Hans Wegner CH 07

Known as "the three-legged shell chair" or just as "the shell chair", it was designed by Danish architect Hans Wegner in 1963. Although Wegner joined with Arne Jacobsen, who designed the Series 7 stacking chairs we have with our dining table, and others to design the furniture for a city hall in 1940, I find much of his furniture overly traditional. The CH 07 is obviously a different story. It's available from Carl Hansen & Son in leather, fabric or solid maple.
To me it looks like a bird about to take flight. Or like a little scurrying animal. Which means it's perfect for our apartment.


The Aalto vase:

Once I had this beautiful, classic vase designed by Alvar Aalto for the World's Fair in Paris in 1937. Supposedly, this vase (which comes in several different sizes and glass colors) is based on sketches made with the intriguing pseudonym “The Eskimo Woman’s Leather Breeches”. However, the word "aalto" is Finnish for "wave," so maybe it is just meant to invoke his name.
I loved having this vase. It looked quite nice on one of our end tables with two white candle holders that evoked the smokestacks of ships. But then one early morning the cats knocked it to the floor and it shattered. I miss that vase.
Now, I want a replacement.


Futura Cufflinks:

Another pair of cufflinks I recently spotted. These stainless steel ones are ingenious— they just press into place. Of course they are designed by a Swedish company, Simplicitas. "Simplicity based on intelligent solutions" is the logo of the company. Cool. You know, I just can't get enough of all things Scandanavian (well, except for all the herring and meatballs).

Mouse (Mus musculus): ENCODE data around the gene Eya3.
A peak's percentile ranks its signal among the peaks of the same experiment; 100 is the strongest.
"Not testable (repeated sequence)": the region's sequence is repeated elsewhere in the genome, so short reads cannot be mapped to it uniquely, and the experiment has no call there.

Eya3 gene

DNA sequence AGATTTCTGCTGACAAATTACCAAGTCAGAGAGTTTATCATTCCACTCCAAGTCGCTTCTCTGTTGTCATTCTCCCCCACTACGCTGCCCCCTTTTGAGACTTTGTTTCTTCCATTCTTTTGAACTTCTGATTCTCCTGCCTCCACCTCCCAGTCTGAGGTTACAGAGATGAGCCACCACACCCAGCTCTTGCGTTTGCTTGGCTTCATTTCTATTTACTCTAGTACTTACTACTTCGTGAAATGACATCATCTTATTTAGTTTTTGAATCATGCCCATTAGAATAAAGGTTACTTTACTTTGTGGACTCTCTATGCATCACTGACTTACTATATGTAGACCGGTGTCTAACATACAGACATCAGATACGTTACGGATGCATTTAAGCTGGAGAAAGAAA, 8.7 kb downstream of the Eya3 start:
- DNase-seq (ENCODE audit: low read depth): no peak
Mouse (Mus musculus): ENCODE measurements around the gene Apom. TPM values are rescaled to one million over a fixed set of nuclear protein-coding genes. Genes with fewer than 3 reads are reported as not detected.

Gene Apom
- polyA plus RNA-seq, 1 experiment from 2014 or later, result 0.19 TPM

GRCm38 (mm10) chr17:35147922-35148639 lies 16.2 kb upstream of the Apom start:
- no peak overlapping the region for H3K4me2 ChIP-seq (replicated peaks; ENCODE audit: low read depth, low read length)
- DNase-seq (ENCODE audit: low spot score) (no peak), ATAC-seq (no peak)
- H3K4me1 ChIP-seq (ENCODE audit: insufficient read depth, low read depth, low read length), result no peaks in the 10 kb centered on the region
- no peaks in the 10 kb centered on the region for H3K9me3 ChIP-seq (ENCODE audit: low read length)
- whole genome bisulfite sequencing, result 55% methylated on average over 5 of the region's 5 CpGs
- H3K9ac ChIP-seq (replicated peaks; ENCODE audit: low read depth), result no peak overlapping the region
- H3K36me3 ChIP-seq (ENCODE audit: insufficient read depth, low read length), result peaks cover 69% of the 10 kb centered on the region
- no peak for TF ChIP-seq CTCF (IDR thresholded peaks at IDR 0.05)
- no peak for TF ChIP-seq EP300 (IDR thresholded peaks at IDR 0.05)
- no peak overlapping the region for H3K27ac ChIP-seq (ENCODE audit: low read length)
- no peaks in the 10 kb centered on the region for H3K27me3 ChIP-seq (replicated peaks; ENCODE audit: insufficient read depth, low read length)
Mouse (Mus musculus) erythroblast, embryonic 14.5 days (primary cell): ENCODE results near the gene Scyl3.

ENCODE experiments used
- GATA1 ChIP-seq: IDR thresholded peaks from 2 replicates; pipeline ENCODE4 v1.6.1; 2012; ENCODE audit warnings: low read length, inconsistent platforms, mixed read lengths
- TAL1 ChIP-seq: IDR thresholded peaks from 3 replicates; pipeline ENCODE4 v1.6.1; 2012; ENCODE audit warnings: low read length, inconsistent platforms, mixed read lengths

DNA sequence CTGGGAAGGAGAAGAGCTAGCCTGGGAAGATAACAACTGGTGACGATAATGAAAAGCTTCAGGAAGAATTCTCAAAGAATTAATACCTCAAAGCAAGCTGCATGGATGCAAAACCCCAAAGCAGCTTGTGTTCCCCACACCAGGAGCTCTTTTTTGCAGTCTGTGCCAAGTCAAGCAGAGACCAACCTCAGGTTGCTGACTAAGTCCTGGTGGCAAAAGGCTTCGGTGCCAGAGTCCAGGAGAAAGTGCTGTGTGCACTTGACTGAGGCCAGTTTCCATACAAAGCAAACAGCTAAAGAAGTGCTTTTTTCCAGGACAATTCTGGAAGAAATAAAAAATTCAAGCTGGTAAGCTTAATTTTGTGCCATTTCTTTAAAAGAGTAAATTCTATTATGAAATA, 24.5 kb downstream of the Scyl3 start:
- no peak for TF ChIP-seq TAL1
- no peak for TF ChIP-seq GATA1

Grid Cufflinks by Jill Morton

I am back from my business trek to New Orleans, and while it wasn't nearly as painful as I imagined, the best part was as expected: Staying at the W Hotel New Orleans.
In one of my very few spare moments I flipped through the W The Store catalog (which is always left in every room) and found these very cool British cufflinks made by a designer I've never heard of. I love the various shades of blue.


Nambe's Aurora vase:

Just because Briar had to use her blog as a space to complain about my love of vases and claim that it has a deep, Freudian implication, I have chosen to highlight another vase I covet.
This vase was designed by Fred Bould, who studied industrial design at Carnegie Mellon, my father's and grandfather's alma mater (also the alma mater of Jamie, our very favorite carpenter/wood worker/designer, who built our bookshelves, closet, baby changing table, etc).
Nambe makes beautiful items that look like scultpure. The company is devoted as passionately to form as it is to function. Louis Sullivan— who coined the phrase "form follows function"— would be proud.